The Garden Guide

Book: Landscape Planning and Environmental Impact Design: from EIA to EID
Chapter: Chapter 8 Forest design, forestry and sylviculture

Forest landscape plans

Previous - Next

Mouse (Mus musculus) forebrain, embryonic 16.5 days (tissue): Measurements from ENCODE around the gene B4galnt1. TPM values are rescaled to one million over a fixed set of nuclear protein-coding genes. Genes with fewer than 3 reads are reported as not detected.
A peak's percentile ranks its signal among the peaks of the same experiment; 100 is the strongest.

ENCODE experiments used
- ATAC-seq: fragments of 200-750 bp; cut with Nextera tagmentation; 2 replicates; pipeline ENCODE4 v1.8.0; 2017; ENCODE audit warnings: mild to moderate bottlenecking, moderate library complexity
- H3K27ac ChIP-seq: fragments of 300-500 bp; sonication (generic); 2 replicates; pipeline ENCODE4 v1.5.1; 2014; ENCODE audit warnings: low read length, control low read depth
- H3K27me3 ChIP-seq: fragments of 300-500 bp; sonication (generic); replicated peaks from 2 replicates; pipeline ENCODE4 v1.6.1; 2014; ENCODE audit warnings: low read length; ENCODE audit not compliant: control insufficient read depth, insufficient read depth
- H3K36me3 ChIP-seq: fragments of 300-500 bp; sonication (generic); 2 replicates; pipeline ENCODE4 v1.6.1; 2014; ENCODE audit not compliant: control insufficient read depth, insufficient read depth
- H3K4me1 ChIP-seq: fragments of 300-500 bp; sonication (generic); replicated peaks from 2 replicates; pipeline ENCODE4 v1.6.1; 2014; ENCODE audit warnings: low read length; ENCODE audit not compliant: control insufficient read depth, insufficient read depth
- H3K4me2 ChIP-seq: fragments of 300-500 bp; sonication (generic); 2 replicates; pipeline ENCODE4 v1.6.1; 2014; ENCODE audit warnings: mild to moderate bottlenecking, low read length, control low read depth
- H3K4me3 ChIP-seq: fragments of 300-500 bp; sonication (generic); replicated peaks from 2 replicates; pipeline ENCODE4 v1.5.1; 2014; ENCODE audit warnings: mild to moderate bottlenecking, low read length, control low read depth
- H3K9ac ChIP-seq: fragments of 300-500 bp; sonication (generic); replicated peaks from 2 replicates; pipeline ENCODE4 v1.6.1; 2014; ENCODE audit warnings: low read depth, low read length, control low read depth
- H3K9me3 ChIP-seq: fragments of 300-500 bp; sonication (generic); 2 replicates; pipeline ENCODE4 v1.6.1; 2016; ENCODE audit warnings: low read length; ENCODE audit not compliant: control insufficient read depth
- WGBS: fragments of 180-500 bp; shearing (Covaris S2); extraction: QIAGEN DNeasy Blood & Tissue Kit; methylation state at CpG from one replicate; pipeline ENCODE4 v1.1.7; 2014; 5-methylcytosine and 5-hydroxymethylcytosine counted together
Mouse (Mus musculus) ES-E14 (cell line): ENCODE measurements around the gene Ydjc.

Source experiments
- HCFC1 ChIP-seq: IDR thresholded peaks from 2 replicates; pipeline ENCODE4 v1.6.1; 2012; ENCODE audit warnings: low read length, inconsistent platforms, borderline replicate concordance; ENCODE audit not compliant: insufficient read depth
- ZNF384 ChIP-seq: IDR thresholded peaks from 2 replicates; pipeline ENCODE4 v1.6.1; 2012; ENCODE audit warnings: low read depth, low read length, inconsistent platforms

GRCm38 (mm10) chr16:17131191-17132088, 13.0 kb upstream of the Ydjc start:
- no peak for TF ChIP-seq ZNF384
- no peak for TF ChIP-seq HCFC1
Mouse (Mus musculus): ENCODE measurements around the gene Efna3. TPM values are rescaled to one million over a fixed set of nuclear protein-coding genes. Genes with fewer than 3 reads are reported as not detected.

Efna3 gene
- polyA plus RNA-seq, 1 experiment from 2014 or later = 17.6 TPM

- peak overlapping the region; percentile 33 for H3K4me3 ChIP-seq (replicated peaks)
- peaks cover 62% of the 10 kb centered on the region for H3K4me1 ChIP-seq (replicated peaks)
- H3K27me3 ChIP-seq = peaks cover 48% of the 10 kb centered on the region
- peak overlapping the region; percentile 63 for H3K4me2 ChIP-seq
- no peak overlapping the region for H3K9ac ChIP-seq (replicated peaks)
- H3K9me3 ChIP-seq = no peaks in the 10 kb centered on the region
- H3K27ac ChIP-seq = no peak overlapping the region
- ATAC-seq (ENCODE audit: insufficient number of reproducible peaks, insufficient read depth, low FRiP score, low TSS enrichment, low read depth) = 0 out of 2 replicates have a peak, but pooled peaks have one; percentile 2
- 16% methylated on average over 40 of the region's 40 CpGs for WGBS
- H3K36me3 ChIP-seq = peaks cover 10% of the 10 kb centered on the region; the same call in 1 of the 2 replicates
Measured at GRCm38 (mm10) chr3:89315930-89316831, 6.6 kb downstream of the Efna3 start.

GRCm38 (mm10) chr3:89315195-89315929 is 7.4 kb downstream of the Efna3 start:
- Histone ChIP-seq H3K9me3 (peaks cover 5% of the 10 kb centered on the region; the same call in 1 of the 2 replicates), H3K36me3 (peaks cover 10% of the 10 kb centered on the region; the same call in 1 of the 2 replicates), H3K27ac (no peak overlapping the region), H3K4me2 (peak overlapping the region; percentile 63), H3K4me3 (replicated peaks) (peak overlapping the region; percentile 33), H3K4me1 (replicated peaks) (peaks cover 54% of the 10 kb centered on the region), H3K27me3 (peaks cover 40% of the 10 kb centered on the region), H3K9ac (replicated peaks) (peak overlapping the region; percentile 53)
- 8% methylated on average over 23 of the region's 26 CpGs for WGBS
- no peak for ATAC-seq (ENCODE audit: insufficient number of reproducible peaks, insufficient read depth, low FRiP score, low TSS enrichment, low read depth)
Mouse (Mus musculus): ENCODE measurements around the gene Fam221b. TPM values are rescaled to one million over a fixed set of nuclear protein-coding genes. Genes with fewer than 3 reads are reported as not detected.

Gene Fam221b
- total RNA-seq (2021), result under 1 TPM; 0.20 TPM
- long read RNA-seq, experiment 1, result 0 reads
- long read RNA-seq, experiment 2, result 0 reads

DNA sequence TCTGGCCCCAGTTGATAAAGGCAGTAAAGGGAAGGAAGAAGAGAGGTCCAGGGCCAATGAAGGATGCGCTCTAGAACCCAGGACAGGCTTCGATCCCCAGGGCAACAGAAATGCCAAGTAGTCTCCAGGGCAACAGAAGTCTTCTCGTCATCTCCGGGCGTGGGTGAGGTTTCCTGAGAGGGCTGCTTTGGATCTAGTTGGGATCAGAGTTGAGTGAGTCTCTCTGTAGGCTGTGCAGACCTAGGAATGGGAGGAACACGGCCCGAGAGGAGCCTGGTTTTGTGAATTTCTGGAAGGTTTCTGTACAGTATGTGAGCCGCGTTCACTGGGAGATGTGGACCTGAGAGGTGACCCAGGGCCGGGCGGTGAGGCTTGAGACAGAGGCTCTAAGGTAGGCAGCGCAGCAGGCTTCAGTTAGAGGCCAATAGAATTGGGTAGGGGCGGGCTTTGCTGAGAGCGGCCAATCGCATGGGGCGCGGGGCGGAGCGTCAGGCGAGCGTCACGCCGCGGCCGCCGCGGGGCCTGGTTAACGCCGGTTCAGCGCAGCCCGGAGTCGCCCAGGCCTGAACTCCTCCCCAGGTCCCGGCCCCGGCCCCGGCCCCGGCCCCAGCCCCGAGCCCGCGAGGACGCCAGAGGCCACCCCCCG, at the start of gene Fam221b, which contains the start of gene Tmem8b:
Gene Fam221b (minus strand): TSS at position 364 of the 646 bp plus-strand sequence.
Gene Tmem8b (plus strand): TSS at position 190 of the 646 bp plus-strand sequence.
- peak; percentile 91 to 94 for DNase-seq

Forest landscape plans [Fig 8.20] should be set forth in public documents, with simplified versions displayed in visitor centres and similar places. This would make the public aware of the forest industry's respect for the landscape. The plans should explain how the design has been related to existing features; how the design concept for the forest was generated; visual quality objectives; areas of broadleaf retention and planting; silvicultural systems; conservation areas; areas which will become old growth woodland; habitat creation areas; wildlife networks; recreational networks; art trails; story trails; provision for hunter-gathering; historic trails; the provision of footpaths, bridleways, cycle paths and other recreation facilities; integration with agriculture and other nearby land uses. Even if the Commission continues to be exempt from planning control, the landscape plan, and its accompanying report, should be made available to local authorities and deposited in local libraries. This is normal practice for large quarries, reservoirs, power stations and other major projects, where the industrialists must demonstrate their good neighbourliness [Fig 8.21]. The principal objective of the Forestry Commission is 'the efficient production of wood for industry' (Forestry Commission 1984) but this cannot be the principal objective in every part of every forest. Some 'forests' should be managed as woods, others as wilderness. In many places the duty 'to protect and enhance the environment' or 'to provide recreational facilities' will take precedence over the principal objective. Decisions about priorities will be based on an environmental assessment of forest location and site characteristics. Nature reserves are already mapped and protected. The Nature Conservancy has asked for conservation to be included in the written plan of operations which is prepared for every forest (Kirby 1984). Similar attention should be given to areas of high scenic and recreation value. There is a great need for foresters to consider the wider context and to become expert in EID. They can help to create a national web of greenspace open to the public. Wherever possible lake shores, ridge lines, viewpoints, streams, recreational facilities, long distance footpaths and scenic areas should be incorporated. Forestry has an important role in and around urban areas. In rural areas the web land should be subject to retention policies so that it stands between zones of 'maximum modification' in the same way that hedgerows and farm woodlands make compartments in the agricultural landscape. Forests require special legal and planning regimes. Those who frame them should study forest history and learn from the successes and failures of the industrialised countries. A 'forest' should not be merely a large wood: it should be a place where special laws apply. Originally, the laws were framed to benefit kings and nobles. In Britain, the 1919 law was framed to provide a national strategic reserve of timber: it was almost an act of war. Today, forest laws should be aimed at the creation of public goods, including a strategic reserve of timber and wild food.